Voices of the Wilderness
December 13, 2012
In September 2012 I visited the Noatak National Preserve near Kotzebue, Alaska as a Voices of the Wilderness Resident. I hiked, sketched, painted, and soaked in as much of the vibrant fall color as my memory could carry away with me. Back in Juneau I worked on creating a series of paintings and drawings from this experience which were on exhibit for the First Friday December Art Walk. As part of the exhibit, I offered an artist talk and slideshow. Over 500 people visited the exhibit, and 40 people attended the slideshow. Additionally, I will be offering a talk and slideshow about my experience in the Noatak in Sitka on February 21st, 7pm at the Park Service Visitors Center.
I have spent the past 23 years living in the rainforest of Southeast Alaska. I grew up in Portland, Oregon, so the Pacific Northwest and it's lush, green forest has always been home to me. The opportunity to visit the Noatak gave me a glimpse of an entirely different landscape, and the opportunity to spend time taking in the landscape as an artist guided my vision while I visited the preserve. Alaska is such a breathtakingly huge state, it is hard to fathom how different the geography, flora and fauna of our state is. The Noatak National Preserve is 8.5 million acres, which is about the size of Switzerland. This is only one of the four parks that the NPS Western Arctic National Parklands staff oversees!
Visiting the Noatak in the fall presented colors I don't usually get to see. The cusp of summer to winter is quick in the north. We felt and saw glorious warm sunny days, burning red and orange tundra, icy rain, hail and dustings of snow during the days we camped at Copter Peak. There were still berries in the meadows, but it wouldn't be long before the nearby sea froze. I spent a lot of time looking at the colors around me. The mountains shifted from pale, dusty blues to purple to red, depending on the time of day and weather. The landscape expressed its moods through clouds that raced through the sky. I feel lucky to have visited during the magical and fleeting fall.
As an artist I sketched and painted every day. I usually work in a studio, so the opportunity to make art in the field was a new experience for me. I found when I returned to my studio that my field sketches offered me more detail than photographs could sometimes as references. In photos, shadows sometimes obscured ridge lines and receding mountain edges. Because I took the time to sketch the world around me while I was in the field, I learned a lot about the landscape. I became personally acquainted with the landscape.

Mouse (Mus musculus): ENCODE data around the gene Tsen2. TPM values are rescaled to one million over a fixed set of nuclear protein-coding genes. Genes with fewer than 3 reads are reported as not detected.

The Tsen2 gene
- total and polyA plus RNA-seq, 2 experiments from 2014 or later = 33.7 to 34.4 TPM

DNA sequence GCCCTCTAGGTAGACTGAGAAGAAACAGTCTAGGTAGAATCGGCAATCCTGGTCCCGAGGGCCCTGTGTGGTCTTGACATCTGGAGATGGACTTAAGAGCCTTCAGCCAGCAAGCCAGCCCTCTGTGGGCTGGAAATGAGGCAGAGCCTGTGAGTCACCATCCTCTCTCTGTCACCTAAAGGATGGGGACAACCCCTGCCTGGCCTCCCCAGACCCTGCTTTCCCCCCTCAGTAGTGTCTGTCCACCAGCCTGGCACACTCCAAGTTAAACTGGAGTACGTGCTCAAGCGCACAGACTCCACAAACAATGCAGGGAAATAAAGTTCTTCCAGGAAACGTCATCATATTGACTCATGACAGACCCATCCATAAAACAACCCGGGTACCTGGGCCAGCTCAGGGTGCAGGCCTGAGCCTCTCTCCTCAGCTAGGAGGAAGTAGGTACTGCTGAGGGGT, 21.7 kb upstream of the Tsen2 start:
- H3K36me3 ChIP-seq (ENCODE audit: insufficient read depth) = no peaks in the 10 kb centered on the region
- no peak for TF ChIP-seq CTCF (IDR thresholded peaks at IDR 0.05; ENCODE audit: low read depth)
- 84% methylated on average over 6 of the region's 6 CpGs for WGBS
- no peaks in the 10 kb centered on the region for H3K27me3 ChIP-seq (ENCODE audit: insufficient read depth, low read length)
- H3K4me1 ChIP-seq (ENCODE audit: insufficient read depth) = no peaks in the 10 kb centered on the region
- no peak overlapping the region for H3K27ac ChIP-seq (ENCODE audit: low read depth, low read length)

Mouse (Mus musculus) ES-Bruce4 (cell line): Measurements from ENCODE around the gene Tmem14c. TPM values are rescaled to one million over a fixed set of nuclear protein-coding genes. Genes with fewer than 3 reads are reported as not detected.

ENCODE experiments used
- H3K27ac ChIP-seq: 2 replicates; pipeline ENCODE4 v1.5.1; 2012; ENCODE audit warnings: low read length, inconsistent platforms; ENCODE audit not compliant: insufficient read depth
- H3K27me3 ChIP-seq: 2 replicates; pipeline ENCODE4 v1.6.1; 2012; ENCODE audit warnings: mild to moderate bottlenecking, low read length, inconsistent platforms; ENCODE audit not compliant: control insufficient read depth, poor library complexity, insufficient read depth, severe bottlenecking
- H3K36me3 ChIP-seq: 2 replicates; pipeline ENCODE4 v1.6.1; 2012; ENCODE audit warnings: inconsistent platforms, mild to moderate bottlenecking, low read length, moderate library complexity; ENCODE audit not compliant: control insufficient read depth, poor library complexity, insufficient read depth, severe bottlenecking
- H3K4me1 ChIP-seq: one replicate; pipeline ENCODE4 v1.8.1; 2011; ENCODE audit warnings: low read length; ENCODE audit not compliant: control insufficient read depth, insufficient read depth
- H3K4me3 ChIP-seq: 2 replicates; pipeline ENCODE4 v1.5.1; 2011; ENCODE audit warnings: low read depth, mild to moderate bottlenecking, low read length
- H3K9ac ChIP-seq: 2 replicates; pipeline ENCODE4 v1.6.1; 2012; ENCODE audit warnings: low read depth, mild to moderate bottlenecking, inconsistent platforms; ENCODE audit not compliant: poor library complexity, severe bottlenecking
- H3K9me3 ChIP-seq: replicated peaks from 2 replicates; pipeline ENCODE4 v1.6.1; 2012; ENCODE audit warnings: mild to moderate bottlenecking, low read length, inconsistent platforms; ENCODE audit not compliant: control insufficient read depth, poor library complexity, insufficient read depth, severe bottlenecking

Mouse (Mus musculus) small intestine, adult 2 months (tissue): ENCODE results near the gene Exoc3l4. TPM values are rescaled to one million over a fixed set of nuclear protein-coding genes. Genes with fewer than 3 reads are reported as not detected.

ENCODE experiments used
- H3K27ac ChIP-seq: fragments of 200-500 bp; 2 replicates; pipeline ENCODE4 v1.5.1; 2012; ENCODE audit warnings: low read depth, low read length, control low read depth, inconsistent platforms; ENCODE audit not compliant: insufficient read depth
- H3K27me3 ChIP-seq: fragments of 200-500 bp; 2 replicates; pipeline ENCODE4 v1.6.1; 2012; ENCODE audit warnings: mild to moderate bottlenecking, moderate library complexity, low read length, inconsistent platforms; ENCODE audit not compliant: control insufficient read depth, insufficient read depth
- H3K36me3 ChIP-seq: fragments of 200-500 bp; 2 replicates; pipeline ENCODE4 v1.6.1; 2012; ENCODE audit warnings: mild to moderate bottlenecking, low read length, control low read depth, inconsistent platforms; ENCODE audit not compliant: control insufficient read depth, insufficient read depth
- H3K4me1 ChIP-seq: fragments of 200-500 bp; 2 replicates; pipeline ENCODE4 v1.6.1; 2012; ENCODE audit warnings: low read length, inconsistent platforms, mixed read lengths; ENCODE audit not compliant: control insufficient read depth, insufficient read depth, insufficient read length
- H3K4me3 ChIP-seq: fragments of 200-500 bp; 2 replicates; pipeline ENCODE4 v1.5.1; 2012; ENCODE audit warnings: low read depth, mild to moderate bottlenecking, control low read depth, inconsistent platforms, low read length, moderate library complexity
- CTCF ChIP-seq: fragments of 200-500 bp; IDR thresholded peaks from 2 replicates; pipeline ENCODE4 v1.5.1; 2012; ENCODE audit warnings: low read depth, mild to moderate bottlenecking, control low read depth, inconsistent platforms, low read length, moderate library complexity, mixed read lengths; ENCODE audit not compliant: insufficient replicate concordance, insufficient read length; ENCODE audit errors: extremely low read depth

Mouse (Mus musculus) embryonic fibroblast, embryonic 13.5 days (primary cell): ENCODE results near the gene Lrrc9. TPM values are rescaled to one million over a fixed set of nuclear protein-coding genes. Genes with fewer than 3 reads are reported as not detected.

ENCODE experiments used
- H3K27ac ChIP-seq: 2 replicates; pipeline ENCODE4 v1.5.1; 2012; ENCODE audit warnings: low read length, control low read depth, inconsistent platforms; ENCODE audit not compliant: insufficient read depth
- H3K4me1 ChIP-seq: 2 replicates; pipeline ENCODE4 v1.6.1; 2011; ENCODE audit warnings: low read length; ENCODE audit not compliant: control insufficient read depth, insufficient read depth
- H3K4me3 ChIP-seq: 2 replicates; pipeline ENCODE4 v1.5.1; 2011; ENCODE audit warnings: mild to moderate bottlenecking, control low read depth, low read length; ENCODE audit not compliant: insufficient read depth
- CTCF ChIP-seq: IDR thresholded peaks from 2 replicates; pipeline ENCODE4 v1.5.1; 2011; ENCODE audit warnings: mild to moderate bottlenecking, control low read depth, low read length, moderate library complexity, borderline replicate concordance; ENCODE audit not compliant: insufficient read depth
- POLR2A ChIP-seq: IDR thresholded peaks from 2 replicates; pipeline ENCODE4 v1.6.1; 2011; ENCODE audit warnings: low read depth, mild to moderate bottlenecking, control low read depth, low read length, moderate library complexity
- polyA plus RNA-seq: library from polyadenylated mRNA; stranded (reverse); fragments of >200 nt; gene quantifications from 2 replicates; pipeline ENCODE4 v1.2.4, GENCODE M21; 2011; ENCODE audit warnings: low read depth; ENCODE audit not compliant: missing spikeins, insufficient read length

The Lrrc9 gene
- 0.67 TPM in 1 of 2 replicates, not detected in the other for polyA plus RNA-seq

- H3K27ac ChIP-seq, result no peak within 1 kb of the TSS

I was, and still am, in awe of the scale of the Noatak. We flew in a small plane for about an hour from Kotzebue to get to our campsite. The aerial view of winding waterways, patterns and colors of the tundra is mesmerizing. On the ground, the tundra offers an infinite journey into pattern and color on a tiny scale as well. I could very well have dedicated an entire trip to learning about fascinating plants and lichens that looked like they were from another planet to me. The contrast of scale was fascinating, and had a great influence on the art I created once home in my studio. I hope to return to the Noatak again someday, and I appreciate the fabulous opportunity I had through Voices of the Wilderness.
A huge thanks to Dan Stevenson with the National Park Service in Kotzebue for making this residency possible, and my deepest gratitude to Wildlife Biologist Marci Johnson for accompanying me to the tops of ridges, up river beds, and best of all, for quietly sitting in the sunset watching caribou graze past our camp.
Thank you also to the teens at Kotzebue High School who spent time drawing with me and the elders in Assisted Living who sat for portraits and told me stories of the land that they love and know so well.
Please feel free to visit my website to see a few of my photos from this trip under the "Projects" tab.
This project is supported in part by grants from the Juneau Arts & Humanities Council and the Alaska State Council on the Arts.
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Did You Know?
River drainages on the north side of the Kobuk River in Kobuk Valley National Park support a healthy chum salmon run. River drainages on the south side of the Kobuk are better suited for whitefish species such as sheefish that can weigh 60 pounds.